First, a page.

With the Academic Staff Union of Universities, ASUU, on strike for the fifth month, some public universities in the country may consider canceling an academic session and combining the 2021 and 2022 admissions processes.
In addition, Vanguard’s investigation revealed that more candidates performed well in this year’s Unified Tertiary Matriculation Examination, or UTME, than in the previous year.
Checks across some universities also revealed that the majority of them are waiting for the various staff unions’ industrial actions to be called off before deciding on the next course of action.
The situation may make admission into public universities a serious battle for applicants this year.
How strike may affect session/admission
Remember that the University of Ibadan had to cancel an academic session during the COVID-19 lockdown and ASUU’s nine-month strike in 2020, while the University of Lagos merged the 2020 and 2021 admissions.
Vanguard investigations revealed that the University of Jos, for example, has a backlog of admissions for the 2021/2022 session that has yet to be cleared.
Mr. Abdullahi Abdullahi, Deputy Registrar, Information and Publications, Vice Chancellor’s Office, confirmed the development.
“We have a peculiar case, we have the COVID-19, the crisis in Jos, and the ASUU strike,” he said.
He did, however, state that the management would not meet until the strike was called off to determine the next course of action.
Mr Tunji Oladepo, Director of Public Communications, Office of the Vice Chancellor, University of Ibadan, stated that the 2021/2022 academic session was already underway when the strike began, and that everything would be clear when the university reopened for academic activities.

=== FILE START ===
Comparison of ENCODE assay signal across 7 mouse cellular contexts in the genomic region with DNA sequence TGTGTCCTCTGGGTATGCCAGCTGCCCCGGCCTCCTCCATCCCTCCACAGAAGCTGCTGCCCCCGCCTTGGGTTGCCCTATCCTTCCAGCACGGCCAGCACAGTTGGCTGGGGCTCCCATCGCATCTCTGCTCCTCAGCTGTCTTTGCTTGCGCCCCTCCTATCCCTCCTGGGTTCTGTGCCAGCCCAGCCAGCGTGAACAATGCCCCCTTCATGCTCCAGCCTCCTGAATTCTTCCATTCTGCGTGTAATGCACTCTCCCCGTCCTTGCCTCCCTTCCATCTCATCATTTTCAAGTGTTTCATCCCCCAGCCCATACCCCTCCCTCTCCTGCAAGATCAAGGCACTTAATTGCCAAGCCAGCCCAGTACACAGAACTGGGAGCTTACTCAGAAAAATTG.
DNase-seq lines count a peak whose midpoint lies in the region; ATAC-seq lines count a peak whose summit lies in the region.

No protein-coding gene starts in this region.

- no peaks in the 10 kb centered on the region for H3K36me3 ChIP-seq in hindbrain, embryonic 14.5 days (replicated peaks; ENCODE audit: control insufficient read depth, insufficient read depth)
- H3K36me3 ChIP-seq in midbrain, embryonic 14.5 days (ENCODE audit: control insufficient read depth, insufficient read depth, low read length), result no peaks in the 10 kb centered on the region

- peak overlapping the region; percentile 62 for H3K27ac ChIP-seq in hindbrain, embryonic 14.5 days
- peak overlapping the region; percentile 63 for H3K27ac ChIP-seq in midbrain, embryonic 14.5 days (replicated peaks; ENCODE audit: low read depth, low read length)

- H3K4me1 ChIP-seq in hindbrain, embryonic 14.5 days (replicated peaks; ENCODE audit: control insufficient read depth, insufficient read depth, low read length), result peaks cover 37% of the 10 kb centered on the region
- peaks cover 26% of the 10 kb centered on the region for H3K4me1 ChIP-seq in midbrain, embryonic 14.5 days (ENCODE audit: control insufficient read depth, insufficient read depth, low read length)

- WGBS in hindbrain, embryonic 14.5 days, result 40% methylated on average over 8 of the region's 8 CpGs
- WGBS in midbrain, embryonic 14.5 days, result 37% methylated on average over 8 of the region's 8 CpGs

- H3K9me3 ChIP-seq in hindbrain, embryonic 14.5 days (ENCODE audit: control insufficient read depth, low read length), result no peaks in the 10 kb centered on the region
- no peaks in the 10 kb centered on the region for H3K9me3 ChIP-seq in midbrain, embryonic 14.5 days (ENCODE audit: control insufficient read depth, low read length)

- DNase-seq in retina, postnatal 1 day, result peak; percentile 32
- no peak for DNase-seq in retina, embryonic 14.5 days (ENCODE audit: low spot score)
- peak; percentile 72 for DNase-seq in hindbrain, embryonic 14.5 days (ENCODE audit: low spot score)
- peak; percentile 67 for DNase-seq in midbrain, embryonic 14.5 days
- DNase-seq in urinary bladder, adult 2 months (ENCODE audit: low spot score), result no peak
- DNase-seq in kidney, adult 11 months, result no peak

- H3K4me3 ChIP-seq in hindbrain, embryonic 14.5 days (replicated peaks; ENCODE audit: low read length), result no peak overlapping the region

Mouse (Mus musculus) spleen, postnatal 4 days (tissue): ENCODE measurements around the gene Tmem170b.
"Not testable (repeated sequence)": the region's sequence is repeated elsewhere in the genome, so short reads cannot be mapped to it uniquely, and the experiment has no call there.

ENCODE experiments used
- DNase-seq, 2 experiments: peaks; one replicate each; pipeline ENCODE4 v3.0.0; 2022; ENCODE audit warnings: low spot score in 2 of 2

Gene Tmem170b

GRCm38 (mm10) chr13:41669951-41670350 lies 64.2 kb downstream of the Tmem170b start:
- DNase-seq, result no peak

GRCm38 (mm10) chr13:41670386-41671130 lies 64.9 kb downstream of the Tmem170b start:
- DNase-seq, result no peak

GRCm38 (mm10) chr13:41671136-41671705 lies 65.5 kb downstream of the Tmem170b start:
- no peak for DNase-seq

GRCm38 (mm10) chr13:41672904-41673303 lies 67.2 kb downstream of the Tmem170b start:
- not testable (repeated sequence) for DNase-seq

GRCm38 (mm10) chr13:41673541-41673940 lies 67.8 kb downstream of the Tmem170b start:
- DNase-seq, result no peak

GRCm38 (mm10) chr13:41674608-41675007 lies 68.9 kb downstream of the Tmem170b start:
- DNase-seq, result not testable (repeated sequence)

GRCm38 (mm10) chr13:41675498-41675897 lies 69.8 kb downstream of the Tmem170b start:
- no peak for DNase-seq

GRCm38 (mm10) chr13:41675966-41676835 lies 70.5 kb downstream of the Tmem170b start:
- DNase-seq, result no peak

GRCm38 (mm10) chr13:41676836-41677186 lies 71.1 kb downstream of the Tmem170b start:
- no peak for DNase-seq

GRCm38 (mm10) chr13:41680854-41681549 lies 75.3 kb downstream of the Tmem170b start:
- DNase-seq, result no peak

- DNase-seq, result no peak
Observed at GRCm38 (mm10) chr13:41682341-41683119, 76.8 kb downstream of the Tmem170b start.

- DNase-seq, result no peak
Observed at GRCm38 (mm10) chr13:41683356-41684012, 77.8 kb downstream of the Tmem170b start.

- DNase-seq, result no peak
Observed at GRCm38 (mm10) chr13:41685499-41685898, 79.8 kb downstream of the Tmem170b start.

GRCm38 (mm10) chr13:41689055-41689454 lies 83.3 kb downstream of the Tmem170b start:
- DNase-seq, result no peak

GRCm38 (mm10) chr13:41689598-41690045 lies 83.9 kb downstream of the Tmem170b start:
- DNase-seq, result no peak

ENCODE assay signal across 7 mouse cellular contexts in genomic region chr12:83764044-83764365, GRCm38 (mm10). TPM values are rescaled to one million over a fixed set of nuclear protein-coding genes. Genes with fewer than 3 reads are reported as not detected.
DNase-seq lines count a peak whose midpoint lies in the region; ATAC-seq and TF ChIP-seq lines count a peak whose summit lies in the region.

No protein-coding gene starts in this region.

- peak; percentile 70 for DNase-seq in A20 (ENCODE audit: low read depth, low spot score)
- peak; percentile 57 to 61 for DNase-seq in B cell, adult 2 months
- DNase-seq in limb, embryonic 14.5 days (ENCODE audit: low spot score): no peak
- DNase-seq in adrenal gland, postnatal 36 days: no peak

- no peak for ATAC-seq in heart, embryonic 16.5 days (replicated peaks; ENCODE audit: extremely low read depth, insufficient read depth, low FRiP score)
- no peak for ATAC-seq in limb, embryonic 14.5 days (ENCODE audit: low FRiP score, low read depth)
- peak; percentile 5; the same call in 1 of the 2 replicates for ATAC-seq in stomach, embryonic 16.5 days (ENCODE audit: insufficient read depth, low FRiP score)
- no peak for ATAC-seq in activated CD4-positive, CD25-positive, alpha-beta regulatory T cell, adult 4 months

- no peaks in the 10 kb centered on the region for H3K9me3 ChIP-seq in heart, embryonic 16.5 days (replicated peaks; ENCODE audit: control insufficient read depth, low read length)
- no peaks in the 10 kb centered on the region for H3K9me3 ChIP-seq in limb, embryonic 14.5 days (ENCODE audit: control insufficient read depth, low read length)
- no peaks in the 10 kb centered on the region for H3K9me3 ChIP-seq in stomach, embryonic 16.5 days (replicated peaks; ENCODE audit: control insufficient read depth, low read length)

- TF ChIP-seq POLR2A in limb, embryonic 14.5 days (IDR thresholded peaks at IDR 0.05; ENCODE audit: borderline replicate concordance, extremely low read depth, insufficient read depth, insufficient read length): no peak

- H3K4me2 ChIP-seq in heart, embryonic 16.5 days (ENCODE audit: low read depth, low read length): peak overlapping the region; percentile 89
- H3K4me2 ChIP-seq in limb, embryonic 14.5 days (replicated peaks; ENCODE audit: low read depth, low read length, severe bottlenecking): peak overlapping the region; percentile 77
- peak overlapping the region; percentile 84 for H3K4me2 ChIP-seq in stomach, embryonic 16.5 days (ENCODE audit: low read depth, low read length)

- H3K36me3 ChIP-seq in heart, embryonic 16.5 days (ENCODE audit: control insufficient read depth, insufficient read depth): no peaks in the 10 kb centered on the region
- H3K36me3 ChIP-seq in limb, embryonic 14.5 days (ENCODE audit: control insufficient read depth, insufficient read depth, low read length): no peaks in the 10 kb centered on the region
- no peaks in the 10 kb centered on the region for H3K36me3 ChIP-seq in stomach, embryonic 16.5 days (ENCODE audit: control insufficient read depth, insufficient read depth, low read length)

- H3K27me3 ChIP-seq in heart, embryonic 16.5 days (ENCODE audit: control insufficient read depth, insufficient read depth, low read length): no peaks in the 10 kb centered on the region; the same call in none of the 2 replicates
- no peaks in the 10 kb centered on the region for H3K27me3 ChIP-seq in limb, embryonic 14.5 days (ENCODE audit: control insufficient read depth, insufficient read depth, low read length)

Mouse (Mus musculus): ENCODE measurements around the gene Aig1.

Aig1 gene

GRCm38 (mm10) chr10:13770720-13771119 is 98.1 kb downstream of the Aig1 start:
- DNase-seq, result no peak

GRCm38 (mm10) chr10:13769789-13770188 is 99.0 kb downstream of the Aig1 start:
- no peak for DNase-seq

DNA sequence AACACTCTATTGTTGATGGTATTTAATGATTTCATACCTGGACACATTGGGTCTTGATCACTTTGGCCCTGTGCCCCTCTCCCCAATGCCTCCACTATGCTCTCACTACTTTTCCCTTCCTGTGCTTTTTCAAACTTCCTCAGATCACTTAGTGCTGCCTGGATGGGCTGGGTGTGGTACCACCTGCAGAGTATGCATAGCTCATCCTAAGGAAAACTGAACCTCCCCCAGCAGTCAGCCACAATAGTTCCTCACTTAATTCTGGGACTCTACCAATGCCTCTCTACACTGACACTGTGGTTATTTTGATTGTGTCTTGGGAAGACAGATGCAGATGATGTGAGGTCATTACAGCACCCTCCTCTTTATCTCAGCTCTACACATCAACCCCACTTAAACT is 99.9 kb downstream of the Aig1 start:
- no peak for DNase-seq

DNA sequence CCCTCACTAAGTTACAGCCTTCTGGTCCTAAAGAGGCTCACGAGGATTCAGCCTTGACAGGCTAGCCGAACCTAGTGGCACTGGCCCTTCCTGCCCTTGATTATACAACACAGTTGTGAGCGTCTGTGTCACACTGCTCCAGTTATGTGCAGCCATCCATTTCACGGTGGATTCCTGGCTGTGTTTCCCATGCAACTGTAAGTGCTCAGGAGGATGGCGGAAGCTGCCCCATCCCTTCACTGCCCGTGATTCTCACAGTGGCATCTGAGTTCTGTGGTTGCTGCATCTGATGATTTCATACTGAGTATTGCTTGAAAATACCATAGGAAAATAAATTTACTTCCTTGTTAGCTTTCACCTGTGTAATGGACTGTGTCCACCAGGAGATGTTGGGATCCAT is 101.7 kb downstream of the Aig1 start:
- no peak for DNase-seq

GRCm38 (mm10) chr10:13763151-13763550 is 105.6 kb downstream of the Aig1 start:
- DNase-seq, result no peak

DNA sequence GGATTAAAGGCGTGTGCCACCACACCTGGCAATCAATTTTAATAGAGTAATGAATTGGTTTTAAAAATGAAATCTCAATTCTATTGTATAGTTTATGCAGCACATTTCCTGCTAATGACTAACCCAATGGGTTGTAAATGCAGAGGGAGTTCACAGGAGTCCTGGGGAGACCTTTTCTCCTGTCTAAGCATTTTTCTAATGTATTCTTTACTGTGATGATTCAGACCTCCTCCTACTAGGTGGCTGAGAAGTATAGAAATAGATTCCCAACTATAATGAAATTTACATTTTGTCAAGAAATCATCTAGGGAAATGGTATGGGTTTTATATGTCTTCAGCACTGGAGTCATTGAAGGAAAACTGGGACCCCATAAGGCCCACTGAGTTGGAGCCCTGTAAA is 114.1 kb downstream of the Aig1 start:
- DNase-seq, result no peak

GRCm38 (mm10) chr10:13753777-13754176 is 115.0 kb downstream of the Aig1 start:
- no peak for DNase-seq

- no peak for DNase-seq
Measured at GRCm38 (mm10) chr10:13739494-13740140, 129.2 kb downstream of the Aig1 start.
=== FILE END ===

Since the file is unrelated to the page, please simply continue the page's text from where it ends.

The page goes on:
According to Mr Abiodun Olarewaju, Public Relations Officer at Obafemi Awolowo University, Ile Ife, the management has yet to decide what to do and that the decision will be made after the strike is called off.
“I cannot speculate whether the school will cancel a session or not, but what I am sure of is that we will see through the current session that was ongoing before the commencement of the strike.
When we resume, the school will take the right decision”.
Expressing similar sentiment, the Head of Media, UNILAG, Mrs Abimbola Ojo, said whatever is going to be the next step is dependent on the management and would come when all industrial actions are called off.
Though President Muhammadu Buhari recently directed that the standoff between the government and ASUU and other unions be resolved as soon as possible, indications are that there is still a long way to go.
The report of the government-appointed committee led by Prof. Nimi Briggs to renegotiate the 2009 Agreement was set aside by the government, which has yet to offer the striking workers anything.
The Nigeria Labour Congress, NLC, is planning a two-day solidarity rally in support of ASUU, and ASUU’s National Executive Council has set August 1 as its meeting date.